As we say goodbye to Bonfire Night, onward comes Diwali, a joyful five-day celebration of light over darkness. Diwali celebrations, like Bonfire Night, marry beautifully with the colder and darker months of the calendar by bringing colour and joy to an otherwise chilly season. Celebrated by Sikhs, Hindus and Jains, each faith has a different belief behind the meaning of the festival. There are, however, collective celebrations held by all, from fireworks to the creation and lighting of lamps (also knows as diya lamps, pronounced diva) as well as decorating beautiful patterns on walls and floors (known as rangoli). As a wonderfully bright and colourful festival, there is much to be celebrated and to involve children in, whether you belong to the faiths of Diwali or not. Here are a few simple ways to involve your children in learning about, and celebrating, Diwali.
Learn about why Diwali is celebrated
Diwali has a deep historical past, and the different faiths that practice Diwali have differing beliefs behind its significance. The BBC Newsround website has a great summary of the different reasons faiths celebrate Diwali, and depending on the age of your children you might like to dig into this more deeply. Hindus celebrate Rama and Sita’s return from a 14 year exile (Hindu deities), Sikhs celebrate the release of Guru Hargobind Singh from prison, while Jains celebrate the moment their founder Lord Mahavira reached enlightenment. Each tie together themes of freedom, release and return, and the celebration of all things light and good over darkness. Older children might find the festival of Diwali to be a great way to learn about similarities and differences between faiths, thinking about what makes groups similar and different. You might reflect on why many festivals at traditionally dark times of year (in the northern hemisphere) focus on light and brightness, making comparisons with bonfire night.
Make your own diya lamps
Diya lamps make a frequent appearance across Diwali celebrations. Usually made of clay with a tea light in the middle, they make lovely handmade gifts as well as supporting fine motor development and creativity. There are a few ways you might recreate these at home. Purchase child-friendly clay and create your own diya by shaping an oval, palm sized piece, then add a tea light (battery operated or real) to the middle. Alternatively, you could make reusable diya lamps with Modelling Clay. Decorate with toy jewels, stickers, or even with pebbles and sea glass collected from your nearest beach! If you are using real candles and clay, you might like to float your diya lamps on water. Beautiful! If you make your diya lamps with clay, you can keep these and bring them out each year. They will become a lovely memory of childhood days past once your children grow older.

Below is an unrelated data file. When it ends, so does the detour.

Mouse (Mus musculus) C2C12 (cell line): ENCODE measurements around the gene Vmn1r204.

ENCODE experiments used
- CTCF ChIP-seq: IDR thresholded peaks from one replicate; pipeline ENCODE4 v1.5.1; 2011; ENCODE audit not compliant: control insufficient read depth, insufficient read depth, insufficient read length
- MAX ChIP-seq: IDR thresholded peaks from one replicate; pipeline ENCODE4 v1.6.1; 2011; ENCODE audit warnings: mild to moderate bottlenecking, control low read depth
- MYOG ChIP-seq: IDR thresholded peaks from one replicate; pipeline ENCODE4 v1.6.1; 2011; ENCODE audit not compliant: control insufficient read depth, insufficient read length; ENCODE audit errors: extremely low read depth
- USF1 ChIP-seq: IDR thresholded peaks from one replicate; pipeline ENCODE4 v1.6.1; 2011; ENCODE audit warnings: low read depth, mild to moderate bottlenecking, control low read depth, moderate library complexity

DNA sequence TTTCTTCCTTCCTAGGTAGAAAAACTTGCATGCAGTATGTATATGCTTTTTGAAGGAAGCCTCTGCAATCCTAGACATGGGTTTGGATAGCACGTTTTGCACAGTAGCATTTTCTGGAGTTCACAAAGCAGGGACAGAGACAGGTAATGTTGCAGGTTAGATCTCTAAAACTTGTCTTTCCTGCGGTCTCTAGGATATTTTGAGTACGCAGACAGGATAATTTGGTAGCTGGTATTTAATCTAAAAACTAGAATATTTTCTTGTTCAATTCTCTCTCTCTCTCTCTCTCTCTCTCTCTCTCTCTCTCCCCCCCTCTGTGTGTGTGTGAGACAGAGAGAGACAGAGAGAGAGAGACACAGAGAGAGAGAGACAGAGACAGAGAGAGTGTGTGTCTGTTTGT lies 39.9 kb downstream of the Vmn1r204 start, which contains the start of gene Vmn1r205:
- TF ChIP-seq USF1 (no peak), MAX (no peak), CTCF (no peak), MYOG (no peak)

Create your own rangoli
Rangoli is traditionally used during Diwali to welcome light into the home. Some faiths also connect this to welcoming gods into the household. Rangoli usually consist of bright colours and symmetrical, geometric patterns, which are brilliant for practising artistic design as well as shape recognition and hand-eye coordination. Whether you are a person of faith or not, getting involved by making your own rangoli can be a wonderful activity! There are several ways to make a rangoli. Typically natural items are used, such as seeds, petals dried pulses, spices and coloured powder along with stencils. This is particularly true if you are making rangoli on the floor. Once Diwali is over, you can add these dried items to your mud kitchen for pretend play - or even use them in cooking if they are edible and still safe for consumption! If decorating on walls, use paper, paint, Crayons or pencils. You might even use bath crayons and make rangoli in the bath! If you have younger children, or struggle to get hold of natural materials for rangoli, there are plenty of rangoli colouring patterns online too.
A final way to get involved in the spirit of Diwali is using natural, colourful materials in your water tray or tuff tray. Petals are particularly beautiful for this sort of play, but you could also add child-safe food colouring. The key is about bringing light and colour at a time of year which is dark and chilly! If you made diya lamps, you could even float these across the water. Why not try making colourful rainbow potions?
Diwali is a lovely celebration that brings light through the darkness in the colder autumnal months. Whether you celebrate Diwali as part of your faith or not, there is much to be learned from this historical festival. Happy Diwali!
Freelance Writer, Education and Play Specialist